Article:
The Wall Street Journal recently published an interesting article on Artificial Intelligence (AI), written by Christopher Mims (see article). The article describes two new businesses that are making great strides in how AI can be used to help make our lives easier.
What struck me as most interesting, however, was the incredibly narrow focus these businesses have with regards to what they hope to accomplish, and the value proposition they offer. As Mims points out, this is actually a very smart approach – one that is in complete alignment with my own perspective. If you seek to launch a new business (and write a new business plan as part of the process), then you too can benefit from this strategy.
In the WSJ article, one of the new businesses described is X.ai, which seeks to help simplify the task of making calendar appointments with others. We have all experienced this challenge. It can be annoying and time-consuming. The investment community agreed. The company was recently funded with $2.1 million to develop their virtual assistant called Amy (see announcement). Considering all the tasks an administrative assistant could do, it is notable that the company will just address the task of making appointments.
Here are 5 reasons why this is a good strategy:
- Once the development work has been completed and it is time to start generating awareness or “buzz” for the company, the message of simplifying the task of calendar appointment setting is crisp, easy to understand, and will resonate very well with nearly everyone that hears it. Another term for this strategy is KISS, or Keep It Simple, Stupid.
- The focus on just one task means that the “use cases” or examples of problems that can be solved will be equally focused. Employees will quickly become experts at the challenges tied to setting appointments when they can’t see each other’s calendars. Training time, effort and cost will be minimized, as will time spent on the phone doing customer support.
- Sales cycles should be accelerated, or at least simplified. This will likely also lead to streamlined support and future sales leads, helping the company to grow at this critical point of its life.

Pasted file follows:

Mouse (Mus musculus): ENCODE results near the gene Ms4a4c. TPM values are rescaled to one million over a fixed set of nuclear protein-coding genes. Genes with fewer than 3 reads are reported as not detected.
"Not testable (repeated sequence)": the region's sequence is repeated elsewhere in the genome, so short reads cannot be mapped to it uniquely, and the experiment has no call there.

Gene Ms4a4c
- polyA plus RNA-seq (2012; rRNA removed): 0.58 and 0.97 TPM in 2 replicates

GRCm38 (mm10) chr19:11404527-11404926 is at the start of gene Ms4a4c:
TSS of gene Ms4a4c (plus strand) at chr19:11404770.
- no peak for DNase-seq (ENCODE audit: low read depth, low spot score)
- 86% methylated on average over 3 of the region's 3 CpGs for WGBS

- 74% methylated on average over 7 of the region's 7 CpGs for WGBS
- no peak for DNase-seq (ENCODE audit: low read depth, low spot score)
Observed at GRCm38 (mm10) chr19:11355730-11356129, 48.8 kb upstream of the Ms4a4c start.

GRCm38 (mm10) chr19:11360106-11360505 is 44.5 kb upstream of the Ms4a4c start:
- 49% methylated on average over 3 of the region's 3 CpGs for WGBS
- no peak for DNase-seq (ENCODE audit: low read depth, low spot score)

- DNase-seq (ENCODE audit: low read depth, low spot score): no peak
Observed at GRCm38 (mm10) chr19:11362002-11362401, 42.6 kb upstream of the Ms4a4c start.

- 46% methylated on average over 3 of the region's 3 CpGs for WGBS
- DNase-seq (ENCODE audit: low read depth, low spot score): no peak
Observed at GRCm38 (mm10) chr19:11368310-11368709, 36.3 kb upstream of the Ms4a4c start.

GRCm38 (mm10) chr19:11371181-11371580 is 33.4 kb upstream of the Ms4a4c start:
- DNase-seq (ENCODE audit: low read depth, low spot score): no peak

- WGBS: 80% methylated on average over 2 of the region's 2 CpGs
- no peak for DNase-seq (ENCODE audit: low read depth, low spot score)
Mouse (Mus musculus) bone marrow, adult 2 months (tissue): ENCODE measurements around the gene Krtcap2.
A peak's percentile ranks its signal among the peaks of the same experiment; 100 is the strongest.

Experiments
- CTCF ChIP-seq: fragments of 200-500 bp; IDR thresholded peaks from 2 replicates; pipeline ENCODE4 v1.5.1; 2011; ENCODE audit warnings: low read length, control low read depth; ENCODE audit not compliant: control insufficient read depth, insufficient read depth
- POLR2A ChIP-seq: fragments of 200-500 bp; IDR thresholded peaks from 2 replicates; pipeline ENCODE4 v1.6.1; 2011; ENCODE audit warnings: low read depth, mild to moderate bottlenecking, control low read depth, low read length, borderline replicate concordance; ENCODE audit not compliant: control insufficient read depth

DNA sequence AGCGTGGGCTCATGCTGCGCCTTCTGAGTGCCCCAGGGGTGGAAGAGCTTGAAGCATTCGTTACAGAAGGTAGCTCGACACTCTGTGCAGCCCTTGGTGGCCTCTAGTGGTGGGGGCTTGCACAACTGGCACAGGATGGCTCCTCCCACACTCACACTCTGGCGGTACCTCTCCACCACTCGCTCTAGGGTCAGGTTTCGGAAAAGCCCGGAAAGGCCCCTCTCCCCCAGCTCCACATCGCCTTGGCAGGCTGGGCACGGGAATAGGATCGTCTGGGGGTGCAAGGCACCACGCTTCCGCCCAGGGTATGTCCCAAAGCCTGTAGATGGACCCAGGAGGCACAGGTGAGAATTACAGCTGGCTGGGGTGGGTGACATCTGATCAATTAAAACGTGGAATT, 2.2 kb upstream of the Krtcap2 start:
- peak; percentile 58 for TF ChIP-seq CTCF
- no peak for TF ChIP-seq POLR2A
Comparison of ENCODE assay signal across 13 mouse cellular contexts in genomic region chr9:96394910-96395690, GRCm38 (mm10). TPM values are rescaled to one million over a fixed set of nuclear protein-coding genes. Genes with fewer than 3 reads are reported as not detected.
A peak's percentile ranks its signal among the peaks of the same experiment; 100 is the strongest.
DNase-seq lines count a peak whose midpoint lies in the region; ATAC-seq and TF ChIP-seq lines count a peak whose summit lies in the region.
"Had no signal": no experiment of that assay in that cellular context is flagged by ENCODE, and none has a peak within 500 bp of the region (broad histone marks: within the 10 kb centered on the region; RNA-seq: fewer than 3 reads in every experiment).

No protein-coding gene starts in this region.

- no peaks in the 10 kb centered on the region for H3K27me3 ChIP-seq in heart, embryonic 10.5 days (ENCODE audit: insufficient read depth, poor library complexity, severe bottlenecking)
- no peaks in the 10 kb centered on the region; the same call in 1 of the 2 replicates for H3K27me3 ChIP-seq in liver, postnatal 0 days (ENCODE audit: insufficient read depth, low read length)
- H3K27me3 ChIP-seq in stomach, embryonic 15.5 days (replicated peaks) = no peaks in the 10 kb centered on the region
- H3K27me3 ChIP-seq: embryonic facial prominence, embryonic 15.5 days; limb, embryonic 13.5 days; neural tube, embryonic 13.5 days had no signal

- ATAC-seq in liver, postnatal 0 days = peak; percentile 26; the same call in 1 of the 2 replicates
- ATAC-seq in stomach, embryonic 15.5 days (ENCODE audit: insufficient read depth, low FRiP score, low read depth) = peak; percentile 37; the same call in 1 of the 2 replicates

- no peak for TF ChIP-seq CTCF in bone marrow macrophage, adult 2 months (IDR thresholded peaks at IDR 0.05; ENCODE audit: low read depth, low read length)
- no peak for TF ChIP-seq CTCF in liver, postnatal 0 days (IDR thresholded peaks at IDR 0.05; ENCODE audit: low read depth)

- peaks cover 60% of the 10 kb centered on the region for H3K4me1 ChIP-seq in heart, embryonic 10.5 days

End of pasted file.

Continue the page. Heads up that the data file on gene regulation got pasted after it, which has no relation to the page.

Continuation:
- Market awareness programs will be better understood to yield better results. Given the overload of information that potential customers hear every day, the chance to quickly address a common challenge will resonate well, resulting in greater retention and brand recognition.
- Future expansion decisions will be simplified, and cost less. For example, if the company sought to ease appointment setting, time card completion and file storage, then you will have new complexity when deciding the best direction for future growth. Where do you invest next? Time card tracking, appointment setting or file storage? Having initially invested in all three services, you will likely continue that strategy, and it will cost you more resources and investment. Alternatively, going with a very narrow focus to a specific audience offers a more cost-effective approach to expansion. Getting just appointment setting right, for example, could then be applied to several different types of user profiles, ranging from corporate business workers to small business owners to “soccer” moms. This type of expansion will be much easier and cost effective to execute, so will have a greater chance for success.
So why don’t more business startups pursue such a narrow focus and strategy, including how they write their business plan? Experience has taught me that when working for a small startup it is very difficult to say “no” to a new sales opportunity. The sales and/ or management team is afraid to see a possible sales opportunity walk out the door. When you are at a startup, things are tight, so every possible sales angle takes on greater attention. But those with the strength and discipline to do just one thing, and do it well, will be rewarded with less risk and, hopefully, a better chance of survival.